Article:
The new release of PSFA’s General Conditions of the Contract for Construction 2019 Edition, Version 3.1a requires the prime contractor to carry a builder’s risk (installation floater) – see section 11.4.1

11.4.1 Unless Builder’s Risk coverage is furnished by the Owner as indicated in Paragraph 7.2 of the Agreement between the Owner and the Contractor, the Contractor shall provide insurance which will protect the interests of the Contractor and Subcontractors in the Work. Such property insurance shall be maintained, unless otherwise provided in the Contract Documents or otherwise agreed in writing by all persons and entities who are beneficiaries of such insurance, until Final Payment has been made as provided in Paragraph 9. 11 or until no person or entity other than the Owner has an insurable interest in the property required by this Paragraph 11.4 to be covered, whichever is later. This insurance shall include interests of the Owner, the Contractor, and Subcontractors in the Project.

There are several questions that the prime contractor may have concerning the Builder’s Risk (BR):

  • Why won’t the school district carry the BR?
    • In section 11.4.1 it states, “Unless the Builder’s Risk coverage is furnished by the owner (school district). It is very unlikely the school will provide the BR because the school relies on the state’s insurance program which has a very high deductible. We have had many school districts complain how they “were getting stuck paying a high deductible” when the BR claim was entirely the fault of the prime contractor.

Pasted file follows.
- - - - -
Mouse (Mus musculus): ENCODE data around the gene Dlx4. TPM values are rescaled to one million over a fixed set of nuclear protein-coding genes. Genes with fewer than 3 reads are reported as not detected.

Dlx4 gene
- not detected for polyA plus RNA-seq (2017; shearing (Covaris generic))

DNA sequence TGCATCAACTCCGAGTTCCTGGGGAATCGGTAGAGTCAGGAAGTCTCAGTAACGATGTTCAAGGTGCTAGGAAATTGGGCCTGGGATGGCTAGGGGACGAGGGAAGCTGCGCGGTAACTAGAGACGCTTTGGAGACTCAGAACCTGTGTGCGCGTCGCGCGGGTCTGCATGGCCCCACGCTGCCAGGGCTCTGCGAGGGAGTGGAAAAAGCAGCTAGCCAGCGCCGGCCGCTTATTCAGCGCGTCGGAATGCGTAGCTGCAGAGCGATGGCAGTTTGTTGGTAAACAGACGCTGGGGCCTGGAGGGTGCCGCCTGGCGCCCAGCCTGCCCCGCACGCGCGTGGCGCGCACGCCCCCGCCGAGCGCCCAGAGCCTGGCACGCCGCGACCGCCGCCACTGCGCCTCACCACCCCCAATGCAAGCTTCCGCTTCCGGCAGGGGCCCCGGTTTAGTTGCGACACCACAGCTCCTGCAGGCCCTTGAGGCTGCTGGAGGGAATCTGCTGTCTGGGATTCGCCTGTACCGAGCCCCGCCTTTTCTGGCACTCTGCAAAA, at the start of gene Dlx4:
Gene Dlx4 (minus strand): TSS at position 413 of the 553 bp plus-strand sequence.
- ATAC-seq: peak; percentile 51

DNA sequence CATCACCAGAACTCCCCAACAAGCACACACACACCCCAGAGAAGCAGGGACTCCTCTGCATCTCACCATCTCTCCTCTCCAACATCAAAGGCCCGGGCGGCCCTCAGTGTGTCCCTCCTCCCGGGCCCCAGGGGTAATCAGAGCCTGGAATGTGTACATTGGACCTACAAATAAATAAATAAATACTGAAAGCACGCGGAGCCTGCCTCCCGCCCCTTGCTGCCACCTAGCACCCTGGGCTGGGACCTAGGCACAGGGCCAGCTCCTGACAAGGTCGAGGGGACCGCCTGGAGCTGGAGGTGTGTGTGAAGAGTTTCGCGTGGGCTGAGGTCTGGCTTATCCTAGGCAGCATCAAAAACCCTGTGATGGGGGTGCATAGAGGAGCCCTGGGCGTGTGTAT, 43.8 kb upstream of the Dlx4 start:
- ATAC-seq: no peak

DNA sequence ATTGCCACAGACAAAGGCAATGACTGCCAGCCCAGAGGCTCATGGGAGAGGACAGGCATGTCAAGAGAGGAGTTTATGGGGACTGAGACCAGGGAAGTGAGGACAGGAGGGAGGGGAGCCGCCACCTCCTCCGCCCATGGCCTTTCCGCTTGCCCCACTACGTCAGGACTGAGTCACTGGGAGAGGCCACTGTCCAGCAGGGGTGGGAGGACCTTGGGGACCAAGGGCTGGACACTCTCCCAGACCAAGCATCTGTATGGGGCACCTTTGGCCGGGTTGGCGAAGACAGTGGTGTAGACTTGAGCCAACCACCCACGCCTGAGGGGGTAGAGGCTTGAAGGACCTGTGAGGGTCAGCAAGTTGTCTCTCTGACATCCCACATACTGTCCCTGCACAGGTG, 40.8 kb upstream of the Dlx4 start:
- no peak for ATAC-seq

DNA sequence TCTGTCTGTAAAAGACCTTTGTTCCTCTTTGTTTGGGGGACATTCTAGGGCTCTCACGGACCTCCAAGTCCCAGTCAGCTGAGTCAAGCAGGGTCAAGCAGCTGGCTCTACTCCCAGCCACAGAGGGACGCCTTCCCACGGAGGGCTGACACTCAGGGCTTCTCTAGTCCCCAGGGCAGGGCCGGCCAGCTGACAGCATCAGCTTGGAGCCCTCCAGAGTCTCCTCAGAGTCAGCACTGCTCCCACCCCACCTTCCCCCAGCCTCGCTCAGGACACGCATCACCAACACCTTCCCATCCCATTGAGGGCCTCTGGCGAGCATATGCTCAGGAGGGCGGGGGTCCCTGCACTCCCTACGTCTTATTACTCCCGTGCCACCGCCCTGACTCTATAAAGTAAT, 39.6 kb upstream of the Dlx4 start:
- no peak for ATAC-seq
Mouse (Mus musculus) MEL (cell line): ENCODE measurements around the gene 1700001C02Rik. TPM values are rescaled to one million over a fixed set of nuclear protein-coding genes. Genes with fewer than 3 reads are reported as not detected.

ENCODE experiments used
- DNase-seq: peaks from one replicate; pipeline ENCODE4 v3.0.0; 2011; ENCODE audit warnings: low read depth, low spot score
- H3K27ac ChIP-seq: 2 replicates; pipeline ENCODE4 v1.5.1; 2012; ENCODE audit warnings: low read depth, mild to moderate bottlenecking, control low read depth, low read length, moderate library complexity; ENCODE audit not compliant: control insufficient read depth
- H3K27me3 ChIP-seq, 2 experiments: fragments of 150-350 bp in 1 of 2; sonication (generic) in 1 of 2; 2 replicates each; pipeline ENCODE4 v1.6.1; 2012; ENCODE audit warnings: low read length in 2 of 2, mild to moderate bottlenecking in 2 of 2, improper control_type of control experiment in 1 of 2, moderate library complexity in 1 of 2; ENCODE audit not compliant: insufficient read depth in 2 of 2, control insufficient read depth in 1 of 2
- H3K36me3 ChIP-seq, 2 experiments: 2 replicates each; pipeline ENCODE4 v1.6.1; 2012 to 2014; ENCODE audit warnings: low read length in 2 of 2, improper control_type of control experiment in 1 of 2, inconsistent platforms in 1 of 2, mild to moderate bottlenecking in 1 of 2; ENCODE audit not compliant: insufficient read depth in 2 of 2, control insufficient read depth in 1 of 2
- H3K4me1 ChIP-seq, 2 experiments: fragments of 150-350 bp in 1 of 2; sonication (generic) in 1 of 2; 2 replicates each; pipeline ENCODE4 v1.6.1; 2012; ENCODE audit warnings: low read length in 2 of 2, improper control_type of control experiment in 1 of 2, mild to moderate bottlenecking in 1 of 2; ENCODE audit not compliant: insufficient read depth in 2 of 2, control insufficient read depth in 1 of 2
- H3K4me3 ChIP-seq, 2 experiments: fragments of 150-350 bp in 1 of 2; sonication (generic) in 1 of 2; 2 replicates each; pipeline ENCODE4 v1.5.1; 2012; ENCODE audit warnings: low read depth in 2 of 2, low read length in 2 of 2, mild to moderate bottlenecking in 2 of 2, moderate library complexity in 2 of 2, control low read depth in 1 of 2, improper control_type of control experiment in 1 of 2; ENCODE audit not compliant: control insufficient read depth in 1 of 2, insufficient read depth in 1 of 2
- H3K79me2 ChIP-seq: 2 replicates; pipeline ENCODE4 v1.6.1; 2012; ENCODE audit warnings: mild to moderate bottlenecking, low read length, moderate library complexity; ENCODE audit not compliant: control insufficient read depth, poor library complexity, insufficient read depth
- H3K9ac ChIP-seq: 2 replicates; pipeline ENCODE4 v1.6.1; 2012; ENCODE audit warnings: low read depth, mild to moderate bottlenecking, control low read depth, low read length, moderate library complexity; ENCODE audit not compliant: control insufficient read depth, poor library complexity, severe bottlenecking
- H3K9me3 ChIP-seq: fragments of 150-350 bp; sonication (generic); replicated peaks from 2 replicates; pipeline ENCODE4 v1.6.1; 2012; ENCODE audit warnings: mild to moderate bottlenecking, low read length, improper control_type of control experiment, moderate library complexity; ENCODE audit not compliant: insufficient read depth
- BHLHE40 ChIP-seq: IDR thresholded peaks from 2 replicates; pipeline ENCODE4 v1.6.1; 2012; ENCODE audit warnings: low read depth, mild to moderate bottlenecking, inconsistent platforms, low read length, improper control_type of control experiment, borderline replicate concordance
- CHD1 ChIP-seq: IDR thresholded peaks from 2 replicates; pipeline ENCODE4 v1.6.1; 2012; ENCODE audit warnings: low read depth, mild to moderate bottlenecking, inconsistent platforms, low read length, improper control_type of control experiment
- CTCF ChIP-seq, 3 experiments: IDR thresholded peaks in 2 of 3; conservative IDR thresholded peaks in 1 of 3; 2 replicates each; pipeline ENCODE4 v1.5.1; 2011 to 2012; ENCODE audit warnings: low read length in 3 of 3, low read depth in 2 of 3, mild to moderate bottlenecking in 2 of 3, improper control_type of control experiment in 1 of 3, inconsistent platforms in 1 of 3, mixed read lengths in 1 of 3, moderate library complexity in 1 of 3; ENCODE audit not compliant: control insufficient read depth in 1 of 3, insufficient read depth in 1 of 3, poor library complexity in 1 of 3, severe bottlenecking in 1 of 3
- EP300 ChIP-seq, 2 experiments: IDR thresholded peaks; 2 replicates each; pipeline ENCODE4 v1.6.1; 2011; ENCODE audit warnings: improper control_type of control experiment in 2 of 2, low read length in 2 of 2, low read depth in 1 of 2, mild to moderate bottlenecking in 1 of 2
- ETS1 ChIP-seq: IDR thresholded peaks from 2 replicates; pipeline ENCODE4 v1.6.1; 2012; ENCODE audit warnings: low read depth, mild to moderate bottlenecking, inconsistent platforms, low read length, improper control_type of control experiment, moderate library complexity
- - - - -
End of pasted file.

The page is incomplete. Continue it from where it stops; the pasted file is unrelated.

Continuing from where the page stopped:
• How is the limit of insurance determined in the BR?
    • The BR value is for the amount of the prime contractor’s contract with the owner. In our example, the prime contractor is remodeling the inside of an existing school. Total replace value of the existing school is $15 million. However, the prime contractor’s contract is for $3 million. The prime contract needs to carry a $3 million BR.
  • Near the end of any project, the school wants to start moving items into the classrooms that are complete. How does this effect the BR?
    • Most insurance policies say the BR ceases when occupancy is taken, or a facility is put to its intended use regardless of the expiration date of the policy. The prime contractor needs to make certain that the policy will continue enforce even if the school takes partial occupancy. This is done by an endorsement, usually at no cost. Remember the prime contractor needs to ask for the endorsement.

We are not offering legal advice. We strongly recommend that you have your attorney review the new PSFA contract and rely on your attorney’s counsel.  

If you have questions on builder’s risk insurance, please contact us.

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